For unmarried or uncoupled people who want sex but aren’t having any, this seems like quite the problem. But many people actually choose or swear to be celibate–maybe for a pre-determined period, maybe permanently, or maybe for an indeterminate amount of time after (ahem) a particularly bad first date, involving an argument about ice cream in a public parking lot and also (don’t ask) beansprouts.

But despite all these different kinds of celibacy, when most people hear “celibacy”, our knee-jerk reaction is,

Difficult. Extreme. Embarrassing to discuss, especially with the perpetrator.

So I am pleased to flag for you this tongue-in-cheek list on the blog of a Catholic priest friend of mine, which explains why being celibate isn’t so celibad* after all. (more…)

Guest Post: A Take on How to Be Single and Happy December 5, 2013

Posted by Onely in Everyday Happenings, Food for Thought, Guest Bloggers.
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4 comments
 Copious Readers, remember that we always like guest posts expressing different writers’ feelings on being single and happy (or not). Here is one from Veronica Hayes. We welcome comments!
–Christina and Lisa
 
How To Be Single And Happy
The title of this article is how to “be” happy, not stay happy. So what you will read is about the present – the here and now. It’s about looking around and realizing you have made a sane and conscious decision to be single at this point in your life. Today is not forever….which means you’ll be able to change your mind. People do it all the time – men and women, young and old. If there’s one constant in life, it’s change.Stay Active

Being single and happy means taking advantage of the fact that your primary responsibility is to yourself. It also means that your time is to yours to do with as you choose, so choose wisely. Sitting around the house playing video games, going online, or watching TV are all options. A great option for most people is to get up and out on a regular basis and mingle with other single people. Join a gym club, find local social events, or get involved with sports teams – professional or local. Staying active will keep you from wondering what to do with all the free time you have available to you.

Maximize Your Surroundings
Since you live alone, there is no one else to consider when choosing the type of sound system, size of the big screen TV, or how comfortable the chairs should be. There is no one else’s mess to clean up, so you take care of yourself. Take advantage of this and create the type of single person environment that makes a statement about you and being single. I once lived in an apartment that had a massive living room which I turned into an entertainment room, complete with big screen TV, surround sound stereo, and uber-comfortable furniture for lounging. I didn’t worry about someone rearranging things or telling me to turn the volume down.

Be Real! (more…)

Those Family Stickers on Cars August 20, 2013

Posted by Onely in Everyday Happenings, Food for Thought, STFU.
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6 comments

8143655393_58d23e3ce0_oThey are really disturbing, and if you live in North America, you know them. You see them all over.  You may even have some yourself! Those stick-figure-esque stickers showing the white outlines of people in the simplest breakdown possible: Man, woman, boy, girl. People put them on the back windows of their cars to show who is in their family. Oh, you also get dogs and cats and the occasional little baby. Some of the people carry things that represent their fun hobbies: Lacrosse stick! Guitar! Staple Gun! (Well, maybe not that last one.)  You may be thinking, SO WHAT’S THE PROBLEM, GRUMPY ONELY?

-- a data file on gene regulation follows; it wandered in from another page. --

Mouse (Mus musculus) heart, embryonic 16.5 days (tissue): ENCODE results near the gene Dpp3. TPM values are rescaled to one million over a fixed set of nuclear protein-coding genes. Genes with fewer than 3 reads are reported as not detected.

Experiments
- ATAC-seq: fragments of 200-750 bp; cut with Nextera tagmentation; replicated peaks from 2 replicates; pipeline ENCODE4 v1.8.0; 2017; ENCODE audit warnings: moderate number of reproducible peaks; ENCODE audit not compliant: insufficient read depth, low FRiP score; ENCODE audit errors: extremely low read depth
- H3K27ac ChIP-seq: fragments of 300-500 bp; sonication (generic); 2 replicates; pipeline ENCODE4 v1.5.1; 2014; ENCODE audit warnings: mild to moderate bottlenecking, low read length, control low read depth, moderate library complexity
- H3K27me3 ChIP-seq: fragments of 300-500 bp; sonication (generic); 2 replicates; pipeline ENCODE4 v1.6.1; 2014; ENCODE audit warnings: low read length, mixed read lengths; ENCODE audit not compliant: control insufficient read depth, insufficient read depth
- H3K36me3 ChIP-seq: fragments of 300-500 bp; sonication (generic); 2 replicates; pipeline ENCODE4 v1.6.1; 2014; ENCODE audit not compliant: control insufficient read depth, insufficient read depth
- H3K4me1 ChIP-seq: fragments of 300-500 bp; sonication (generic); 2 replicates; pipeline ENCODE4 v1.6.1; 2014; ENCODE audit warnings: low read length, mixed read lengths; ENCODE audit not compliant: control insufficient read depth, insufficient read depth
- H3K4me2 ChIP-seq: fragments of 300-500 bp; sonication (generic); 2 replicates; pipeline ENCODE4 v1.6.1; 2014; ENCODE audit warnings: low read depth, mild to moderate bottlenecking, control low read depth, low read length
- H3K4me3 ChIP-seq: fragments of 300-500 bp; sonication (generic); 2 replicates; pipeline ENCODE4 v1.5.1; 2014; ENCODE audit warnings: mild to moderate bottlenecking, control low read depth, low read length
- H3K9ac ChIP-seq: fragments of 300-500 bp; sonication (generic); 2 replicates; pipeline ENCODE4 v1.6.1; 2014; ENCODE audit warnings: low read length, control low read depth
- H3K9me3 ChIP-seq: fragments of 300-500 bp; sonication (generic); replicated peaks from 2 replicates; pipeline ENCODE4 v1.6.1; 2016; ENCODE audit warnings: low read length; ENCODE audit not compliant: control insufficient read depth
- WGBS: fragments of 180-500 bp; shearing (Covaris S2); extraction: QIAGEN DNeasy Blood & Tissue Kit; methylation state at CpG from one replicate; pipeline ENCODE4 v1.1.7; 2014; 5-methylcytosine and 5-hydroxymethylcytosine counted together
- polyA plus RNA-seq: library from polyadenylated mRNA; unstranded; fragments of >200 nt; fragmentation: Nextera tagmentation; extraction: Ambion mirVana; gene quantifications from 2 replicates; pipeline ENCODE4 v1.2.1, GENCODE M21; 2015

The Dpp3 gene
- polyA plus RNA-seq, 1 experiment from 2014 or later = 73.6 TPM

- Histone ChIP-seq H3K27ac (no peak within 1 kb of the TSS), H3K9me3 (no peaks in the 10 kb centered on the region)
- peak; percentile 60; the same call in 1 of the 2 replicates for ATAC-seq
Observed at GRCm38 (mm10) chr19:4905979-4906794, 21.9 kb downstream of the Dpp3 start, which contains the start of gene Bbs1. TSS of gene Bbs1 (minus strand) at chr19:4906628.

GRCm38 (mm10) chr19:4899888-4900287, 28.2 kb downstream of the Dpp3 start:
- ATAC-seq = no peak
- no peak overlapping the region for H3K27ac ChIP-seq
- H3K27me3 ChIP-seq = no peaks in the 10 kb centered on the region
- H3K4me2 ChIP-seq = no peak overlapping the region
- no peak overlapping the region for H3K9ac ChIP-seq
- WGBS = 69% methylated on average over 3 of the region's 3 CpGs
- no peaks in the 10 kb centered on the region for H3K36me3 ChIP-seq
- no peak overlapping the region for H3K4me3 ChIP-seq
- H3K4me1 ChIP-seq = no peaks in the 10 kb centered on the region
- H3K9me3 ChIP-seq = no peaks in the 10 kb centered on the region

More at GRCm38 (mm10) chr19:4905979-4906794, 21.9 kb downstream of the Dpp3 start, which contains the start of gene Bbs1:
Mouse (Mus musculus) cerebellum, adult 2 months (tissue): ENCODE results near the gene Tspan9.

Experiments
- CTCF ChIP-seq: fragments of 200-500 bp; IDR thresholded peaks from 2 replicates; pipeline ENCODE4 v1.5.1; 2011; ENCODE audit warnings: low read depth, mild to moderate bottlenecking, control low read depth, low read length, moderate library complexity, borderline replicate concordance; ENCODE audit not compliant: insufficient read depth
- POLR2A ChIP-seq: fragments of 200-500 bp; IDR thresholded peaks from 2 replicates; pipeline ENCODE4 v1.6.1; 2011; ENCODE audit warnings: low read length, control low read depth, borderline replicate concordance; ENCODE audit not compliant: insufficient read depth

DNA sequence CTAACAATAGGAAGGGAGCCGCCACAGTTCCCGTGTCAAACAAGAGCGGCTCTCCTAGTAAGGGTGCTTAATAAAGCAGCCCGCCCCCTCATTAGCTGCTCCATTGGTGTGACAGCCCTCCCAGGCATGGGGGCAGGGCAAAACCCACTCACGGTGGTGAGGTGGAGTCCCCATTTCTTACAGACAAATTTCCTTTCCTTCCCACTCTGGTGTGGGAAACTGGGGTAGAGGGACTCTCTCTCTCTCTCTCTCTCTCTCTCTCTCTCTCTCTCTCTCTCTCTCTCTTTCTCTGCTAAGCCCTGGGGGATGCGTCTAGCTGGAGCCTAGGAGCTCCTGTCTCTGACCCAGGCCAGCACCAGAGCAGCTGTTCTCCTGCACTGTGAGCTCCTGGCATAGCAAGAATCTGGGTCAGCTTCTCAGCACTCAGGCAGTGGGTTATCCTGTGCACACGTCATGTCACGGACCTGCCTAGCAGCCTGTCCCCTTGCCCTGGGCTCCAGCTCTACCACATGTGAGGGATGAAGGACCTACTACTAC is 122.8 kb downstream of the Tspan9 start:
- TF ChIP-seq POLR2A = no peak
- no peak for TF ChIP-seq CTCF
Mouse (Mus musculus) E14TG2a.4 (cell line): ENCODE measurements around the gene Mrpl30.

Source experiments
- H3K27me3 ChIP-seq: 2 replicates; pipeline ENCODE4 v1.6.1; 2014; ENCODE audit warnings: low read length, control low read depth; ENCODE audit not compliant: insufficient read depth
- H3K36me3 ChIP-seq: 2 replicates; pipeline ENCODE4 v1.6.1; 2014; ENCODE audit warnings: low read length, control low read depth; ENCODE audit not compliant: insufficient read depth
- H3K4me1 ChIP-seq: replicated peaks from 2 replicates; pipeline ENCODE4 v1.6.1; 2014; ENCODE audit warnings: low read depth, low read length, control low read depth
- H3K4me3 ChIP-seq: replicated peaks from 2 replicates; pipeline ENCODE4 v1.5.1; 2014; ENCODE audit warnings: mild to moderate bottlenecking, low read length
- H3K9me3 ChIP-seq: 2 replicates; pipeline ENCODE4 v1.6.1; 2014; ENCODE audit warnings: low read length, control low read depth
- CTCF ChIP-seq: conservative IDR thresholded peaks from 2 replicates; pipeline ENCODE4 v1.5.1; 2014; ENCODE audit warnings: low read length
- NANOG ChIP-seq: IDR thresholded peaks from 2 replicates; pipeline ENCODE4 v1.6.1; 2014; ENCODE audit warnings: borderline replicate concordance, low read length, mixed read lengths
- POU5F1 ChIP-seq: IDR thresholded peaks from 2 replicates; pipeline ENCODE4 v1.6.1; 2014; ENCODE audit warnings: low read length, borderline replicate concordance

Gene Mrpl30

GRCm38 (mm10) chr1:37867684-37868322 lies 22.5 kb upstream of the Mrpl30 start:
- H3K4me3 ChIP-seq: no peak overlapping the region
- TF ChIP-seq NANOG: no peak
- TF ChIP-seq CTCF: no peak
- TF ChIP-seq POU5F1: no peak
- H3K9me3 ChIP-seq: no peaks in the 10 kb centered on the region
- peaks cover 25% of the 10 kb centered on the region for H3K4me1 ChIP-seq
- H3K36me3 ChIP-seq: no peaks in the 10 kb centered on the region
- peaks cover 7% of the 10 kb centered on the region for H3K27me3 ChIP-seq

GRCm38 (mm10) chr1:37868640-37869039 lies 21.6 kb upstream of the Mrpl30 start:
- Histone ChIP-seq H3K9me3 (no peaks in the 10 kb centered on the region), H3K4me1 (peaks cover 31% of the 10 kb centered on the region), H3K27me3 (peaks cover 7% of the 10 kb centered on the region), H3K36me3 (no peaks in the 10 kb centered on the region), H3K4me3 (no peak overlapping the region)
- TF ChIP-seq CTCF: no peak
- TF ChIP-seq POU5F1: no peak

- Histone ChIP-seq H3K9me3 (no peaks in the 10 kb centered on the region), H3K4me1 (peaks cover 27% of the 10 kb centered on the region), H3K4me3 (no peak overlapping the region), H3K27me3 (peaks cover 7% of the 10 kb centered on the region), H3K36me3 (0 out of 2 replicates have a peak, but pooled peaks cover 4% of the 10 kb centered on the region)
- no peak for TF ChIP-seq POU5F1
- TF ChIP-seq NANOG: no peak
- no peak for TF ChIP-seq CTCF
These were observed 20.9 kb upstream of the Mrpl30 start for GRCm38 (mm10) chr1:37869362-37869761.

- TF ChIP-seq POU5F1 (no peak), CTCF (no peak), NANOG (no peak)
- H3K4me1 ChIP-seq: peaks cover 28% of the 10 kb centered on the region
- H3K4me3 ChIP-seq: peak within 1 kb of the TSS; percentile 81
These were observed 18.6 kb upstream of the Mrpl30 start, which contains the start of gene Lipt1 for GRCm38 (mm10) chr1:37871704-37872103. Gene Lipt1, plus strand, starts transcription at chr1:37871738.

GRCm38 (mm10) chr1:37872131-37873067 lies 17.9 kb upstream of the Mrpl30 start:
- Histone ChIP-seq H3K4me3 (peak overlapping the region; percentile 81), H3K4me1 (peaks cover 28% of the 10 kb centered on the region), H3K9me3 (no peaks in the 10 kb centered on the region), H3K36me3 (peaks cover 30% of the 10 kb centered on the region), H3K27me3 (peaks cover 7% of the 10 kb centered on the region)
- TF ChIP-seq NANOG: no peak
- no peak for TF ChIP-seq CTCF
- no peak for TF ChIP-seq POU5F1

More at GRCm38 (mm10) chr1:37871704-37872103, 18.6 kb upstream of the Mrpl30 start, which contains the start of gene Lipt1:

The man is always bigger than the woman who is bigger than the children. That last part makes sense. But the first part has the potential for trouble. And trouble there is! 99.9 percent of the sticker families are ordered left to right–as is our written language in this part of the world–and so people (I hope without thinking) in an attempt at aesthetics smack on those stickers on biggest to smallest. So the father is always, always on the left, and hence, first.  And the woman second.

Ignoring for the moment that these sticker collections are almost always nuclear-focused, let’s look at that father on the left. First. Taller. ALWAYS. I don’t think I have ever seen them ordered Mother, Father, Children. Ever. And I have seen a looooot of them. These stickers give me the chills because of their father-as-head-of-household mentality. Maybe not on purpose, and maybe that wasn’t the intention of the company who makes them, but customers are still slave to the big-to-small aesthetic and hence stick father-then-mother, perpetuating a dynamic that I thought was supposed to be dying out in the 1960s!

But don’t worry! A few lone independent thinkers are fighting back!

Somewhere in Colorado between Denver and Boulder, I saw a black car in front of me with the family stickers. They were on the bumper instead of the window. And they had been, shall we say, rearranged. As this is a family blog (Hey, singles blogs can be family blogs too! Right?), I won’t go in to details, just to say that one scene had a girl (you could tell by the feathered hair and triangle skirt) throwing a baby’s head to her brother (you could tell by the boxy shorts).

If familystickers.com isn’t careful, more people might start manipulating their product into even more controversial displays, such as. . . Two Men and a girl with the girl on the left! (I’ve never seen this one; I’ve never even seen two men), or One Woman and Seven Cats (this would be mine) (hey, I’m counting my feral colony, ok!?).

Copious Readers, do any of you have FamilyStickers on your car? In what configuration?

—Christina

Photo Credit: Theo Junior

Talking Back to Dr. Phil, Part 4–The Dr. David Bedrick Interview August 2, 2013

Posted by Onely in Celebrities, Everyday Happenings, Guest Posts, Interviews.